Thursday, 3 January 2019

Some facts about food waste

Michael Gove has announced that we could divert 250 million meals per year to the most needy in society [1]. Is this a lot? There are 67 million people in the UK (approx). If we each eat 2 meals per day, that comes to 49 billion meals per year. The quoted 250 million meals is 0.5% of consumption. That seems a very low level of wastage to me, though we should still redistribute it if that is practical. We waste a lot more food at home. Here are some more facts about food waste.



We carry home and then throw away 5 million tonnes/year
By weight, those 250 million meals were 100,000 tonnes. According to WRAP, as of 2015 consumers threw away 5,000,000 tonnes of previously edible food (not tea leaves!) [2]. That is five million tonnes of food that we carried home (or our cars did) and then threw in the bin (or in some cases in the compost heap).

We throw out 15% of the food we buy
The total value of food thrown out by consumers as of 2015 was £14.9 billion [2]. Our total spending on food however was just under £100 billion [3] so we have thrown out 15% by value. Now that does sound like a serious waste to me.

Bacon rind is edible, and carrot skin but not parsnip skin
The definition of what is edible is an interesting one because we may not all agree. Not wishing to be criticised on this point WRAP conducted a survey asking people to classify various foods in two ways (1) do you normally eat them and (2) are they edible; the final classification used in their report was based on the average response from the two question. Do you agree with these? I am not convinced that bacon rind is edible. I often nibble cauliflower stalks as I am preparing the florets but I rarely put them in the pot. In this chart, the red bars (high scores) are foods that are edible.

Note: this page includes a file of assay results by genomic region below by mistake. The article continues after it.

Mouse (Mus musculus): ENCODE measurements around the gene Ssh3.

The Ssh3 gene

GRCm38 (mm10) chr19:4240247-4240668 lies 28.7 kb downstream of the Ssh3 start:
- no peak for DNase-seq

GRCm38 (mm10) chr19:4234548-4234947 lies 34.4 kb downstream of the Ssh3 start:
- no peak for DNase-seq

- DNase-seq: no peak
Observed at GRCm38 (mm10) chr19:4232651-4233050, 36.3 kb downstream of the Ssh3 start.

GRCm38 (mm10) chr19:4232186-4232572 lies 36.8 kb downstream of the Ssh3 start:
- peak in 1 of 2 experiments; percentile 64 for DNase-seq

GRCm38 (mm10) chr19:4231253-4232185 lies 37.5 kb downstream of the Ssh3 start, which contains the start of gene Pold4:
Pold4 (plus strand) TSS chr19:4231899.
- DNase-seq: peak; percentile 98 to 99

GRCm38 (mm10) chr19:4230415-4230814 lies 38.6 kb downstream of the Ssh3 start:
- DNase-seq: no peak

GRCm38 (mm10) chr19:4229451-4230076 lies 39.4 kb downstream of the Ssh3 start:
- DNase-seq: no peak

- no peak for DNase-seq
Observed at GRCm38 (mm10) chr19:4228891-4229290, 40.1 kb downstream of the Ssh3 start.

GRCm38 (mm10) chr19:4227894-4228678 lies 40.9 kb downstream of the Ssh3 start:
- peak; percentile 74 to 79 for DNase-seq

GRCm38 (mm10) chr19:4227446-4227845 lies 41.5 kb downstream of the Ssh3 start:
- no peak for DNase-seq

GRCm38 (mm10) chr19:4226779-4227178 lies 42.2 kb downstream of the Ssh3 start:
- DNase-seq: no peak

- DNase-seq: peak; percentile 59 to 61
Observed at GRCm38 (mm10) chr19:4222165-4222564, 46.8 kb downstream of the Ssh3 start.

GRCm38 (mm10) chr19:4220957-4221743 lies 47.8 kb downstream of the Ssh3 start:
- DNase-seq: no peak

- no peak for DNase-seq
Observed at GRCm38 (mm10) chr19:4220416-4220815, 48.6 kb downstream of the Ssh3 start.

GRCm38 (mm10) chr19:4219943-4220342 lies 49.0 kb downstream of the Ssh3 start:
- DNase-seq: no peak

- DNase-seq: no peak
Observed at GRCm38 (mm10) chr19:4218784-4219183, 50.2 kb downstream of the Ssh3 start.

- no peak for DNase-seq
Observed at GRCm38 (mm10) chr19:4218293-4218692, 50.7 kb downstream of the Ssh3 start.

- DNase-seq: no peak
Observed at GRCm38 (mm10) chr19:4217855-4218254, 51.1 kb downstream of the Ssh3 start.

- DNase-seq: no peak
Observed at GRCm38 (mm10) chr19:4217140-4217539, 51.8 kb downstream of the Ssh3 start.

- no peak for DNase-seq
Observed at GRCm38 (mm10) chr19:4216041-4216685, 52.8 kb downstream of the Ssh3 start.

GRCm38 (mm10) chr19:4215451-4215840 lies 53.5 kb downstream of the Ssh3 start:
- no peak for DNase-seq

Edibility of foods from a consumer survey by WRAP [2]. Scores above 0.5 (red bars) mean items are edible. The score is the average response from two questions: do you normally eat these items? and are these items edible?

    Bones, by the way were classed as inedible because only 28% of people use them to make stock and even when we do most of the weight remains.

    The biggest category of food waste is fruit and veg
    The last detailed survey on the sorts of food we throw out was in 2012. At that time, the largest category of food waste by weight was fruit and vegetables (28%). By cost, however, this group was equal top with meat/fish, both at 19%. Since there are now increasing numbers of vegetarians the meat waste has probably decreased a bit.

    The main reasons for discarding food were (by cost):
    • did not eat in time(43%)
    • cooked or served too much (26%)
    • personal preference (25%)
      • includes edible foods that we chose not to eat
    Personally I find it extraordinary that we throw out food because we cooked too much - in my dictionary leftovers is a synonym for convenience food - especially good for lunch!

    Supermarkets have reduced waste by moving sell by dates off the packaging